Example of individual graphic overrides for surface patterns ("half tone") to create visual depth to help show that the wood panel wall is behind the Teller Line.

Lines: Project Wide Default Settings

Revit controls the way lines look in all views and types of views, from a program wide dialog box known as Line Styles, and can be added to, overridden, duplicated or modified for additional lines as needed. In addition, one can copy all line settings from one project to another by using the Transfer Project Standards tool. All line settings should be saved to your Template.

Default Global Settings: Manage Tab > Settings > Additional Settings > Line Styles
Default Global Settings: Manage Tab > Settings > Additional Settings > Line Styles.

Lines: Modifying or Adding New Line Styles

From the program ‘Line Styles’ dialog box shown above, you can add or modify any line in order to create additional lines as needed. All line settings should be saved to your Template.

Adding new lines or modifying existing lines in the Default Global Settings: Manage Tab > Settings > Additional Settings > Line Patterns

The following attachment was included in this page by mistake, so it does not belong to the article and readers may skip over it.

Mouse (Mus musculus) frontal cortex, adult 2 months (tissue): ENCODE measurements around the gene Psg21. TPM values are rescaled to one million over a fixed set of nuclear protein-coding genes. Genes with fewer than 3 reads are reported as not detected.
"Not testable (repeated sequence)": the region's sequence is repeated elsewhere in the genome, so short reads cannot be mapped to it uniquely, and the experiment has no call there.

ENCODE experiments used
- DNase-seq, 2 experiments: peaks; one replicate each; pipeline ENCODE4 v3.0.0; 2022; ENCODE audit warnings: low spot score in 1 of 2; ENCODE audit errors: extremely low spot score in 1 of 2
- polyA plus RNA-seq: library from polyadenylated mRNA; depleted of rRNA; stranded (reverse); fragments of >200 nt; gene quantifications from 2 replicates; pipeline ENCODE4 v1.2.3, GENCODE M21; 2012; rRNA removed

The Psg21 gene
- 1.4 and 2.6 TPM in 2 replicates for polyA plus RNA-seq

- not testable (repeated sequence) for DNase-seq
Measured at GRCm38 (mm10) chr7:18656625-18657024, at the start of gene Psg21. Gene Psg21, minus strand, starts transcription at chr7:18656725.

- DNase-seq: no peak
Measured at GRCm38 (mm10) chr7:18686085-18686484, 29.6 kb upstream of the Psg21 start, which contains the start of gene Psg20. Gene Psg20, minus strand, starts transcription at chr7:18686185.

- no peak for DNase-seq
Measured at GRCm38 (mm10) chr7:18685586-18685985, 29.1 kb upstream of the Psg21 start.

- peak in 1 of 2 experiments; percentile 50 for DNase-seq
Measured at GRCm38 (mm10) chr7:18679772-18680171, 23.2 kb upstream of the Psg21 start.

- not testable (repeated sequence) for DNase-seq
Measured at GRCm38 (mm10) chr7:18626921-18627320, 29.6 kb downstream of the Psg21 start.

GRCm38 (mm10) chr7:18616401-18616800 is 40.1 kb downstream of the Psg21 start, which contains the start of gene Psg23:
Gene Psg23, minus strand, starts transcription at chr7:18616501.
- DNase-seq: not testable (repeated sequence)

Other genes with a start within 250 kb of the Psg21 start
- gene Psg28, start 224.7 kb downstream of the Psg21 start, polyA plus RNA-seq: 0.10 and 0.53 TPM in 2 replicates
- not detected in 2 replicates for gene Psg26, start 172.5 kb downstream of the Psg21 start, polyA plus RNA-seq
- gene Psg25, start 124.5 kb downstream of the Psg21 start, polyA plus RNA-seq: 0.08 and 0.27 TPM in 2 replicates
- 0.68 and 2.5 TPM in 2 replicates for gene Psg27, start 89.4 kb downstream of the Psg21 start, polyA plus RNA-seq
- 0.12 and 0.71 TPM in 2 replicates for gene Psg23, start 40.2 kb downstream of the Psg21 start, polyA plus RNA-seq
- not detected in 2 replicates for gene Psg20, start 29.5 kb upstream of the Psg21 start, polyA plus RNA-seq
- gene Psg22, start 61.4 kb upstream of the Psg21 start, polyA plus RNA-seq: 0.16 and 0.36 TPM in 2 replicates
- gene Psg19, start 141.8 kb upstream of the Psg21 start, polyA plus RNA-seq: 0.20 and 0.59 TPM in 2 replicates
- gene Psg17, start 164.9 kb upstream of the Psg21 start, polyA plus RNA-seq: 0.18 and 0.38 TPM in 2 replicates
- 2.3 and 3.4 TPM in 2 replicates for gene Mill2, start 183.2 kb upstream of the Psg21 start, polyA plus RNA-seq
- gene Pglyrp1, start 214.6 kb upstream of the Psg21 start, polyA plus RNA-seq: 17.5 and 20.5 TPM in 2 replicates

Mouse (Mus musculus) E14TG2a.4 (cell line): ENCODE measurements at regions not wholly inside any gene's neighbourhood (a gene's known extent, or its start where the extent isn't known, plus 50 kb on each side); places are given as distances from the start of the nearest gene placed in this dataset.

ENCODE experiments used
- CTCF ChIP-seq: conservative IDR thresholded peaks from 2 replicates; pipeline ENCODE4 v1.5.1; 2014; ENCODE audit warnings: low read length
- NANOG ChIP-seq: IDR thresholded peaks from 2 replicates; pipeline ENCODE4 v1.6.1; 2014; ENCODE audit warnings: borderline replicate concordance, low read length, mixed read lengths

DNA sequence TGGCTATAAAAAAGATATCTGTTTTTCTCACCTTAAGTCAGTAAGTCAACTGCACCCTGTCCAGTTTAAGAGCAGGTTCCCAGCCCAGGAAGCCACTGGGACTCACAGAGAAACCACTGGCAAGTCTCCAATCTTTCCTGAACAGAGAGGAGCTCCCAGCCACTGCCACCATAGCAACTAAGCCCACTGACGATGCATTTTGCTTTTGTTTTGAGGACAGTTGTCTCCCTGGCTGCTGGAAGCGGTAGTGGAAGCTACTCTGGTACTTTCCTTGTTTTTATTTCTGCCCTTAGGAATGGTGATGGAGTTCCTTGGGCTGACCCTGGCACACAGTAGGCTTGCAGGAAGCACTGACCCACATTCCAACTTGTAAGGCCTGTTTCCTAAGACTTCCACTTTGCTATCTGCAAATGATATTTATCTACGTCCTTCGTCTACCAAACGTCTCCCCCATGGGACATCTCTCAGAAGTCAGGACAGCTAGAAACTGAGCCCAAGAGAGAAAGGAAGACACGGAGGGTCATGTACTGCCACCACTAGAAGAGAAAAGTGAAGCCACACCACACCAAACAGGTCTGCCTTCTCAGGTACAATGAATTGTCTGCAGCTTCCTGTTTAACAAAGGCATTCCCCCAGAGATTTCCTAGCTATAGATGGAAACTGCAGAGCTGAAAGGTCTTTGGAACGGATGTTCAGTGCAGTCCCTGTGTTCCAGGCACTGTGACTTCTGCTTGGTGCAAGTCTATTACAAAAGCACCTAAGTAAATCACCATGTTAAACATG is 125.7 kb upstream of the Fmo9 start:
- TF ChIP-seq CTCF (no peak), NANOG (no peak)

Adding new lines or modifying existing lines in the Default Global Settings: Manage Tab > Settings > Additional Settings > Line Patterns.

Lines: Modifying Individual Line Work in a Specific View

Using the Graphic Display Options Silhouette feature and the Line Tool overrides to provide individual Profiling as well as general line work improvements on an individual drawing.

Linework and silhouette overrides.

Line work

Sketchy Lines: Modifying Individual Line Work in a Specific View

Use the Graphic Display Options Sketchy Lines feature, a hand-drawn look to an individual drawing including crossing lines at corners.

Sketchy lines

Sun Settings and Project Location: Project Wide Default Settings

Revit controls the project or site location in all views and types of views, from a program wide dialog box known as Location Weather and Site, and can be copied from one project to another by using the Transfer Project Standards tool. All project location and sun settings should be saved to your Template.

By setting the project’s location, the sun angles and settings can be used to accurately show the sun and shadow patterns for all views throughout the project, based on the physical orientation of a specific view. (This also requires that the project has been oriented to True North vs Project North.)

Default Global Settings: Manage Tab > Project Location > Location. Can also be set through Graphic Display Options > Sun Settings > Single Day > Location
Default Global Settings: Manage Tab > Project Location > Location. Can also be set through Graphic Display Options > Sun Settings > Single Day > Location.

Phase Settings and Graphic Overrides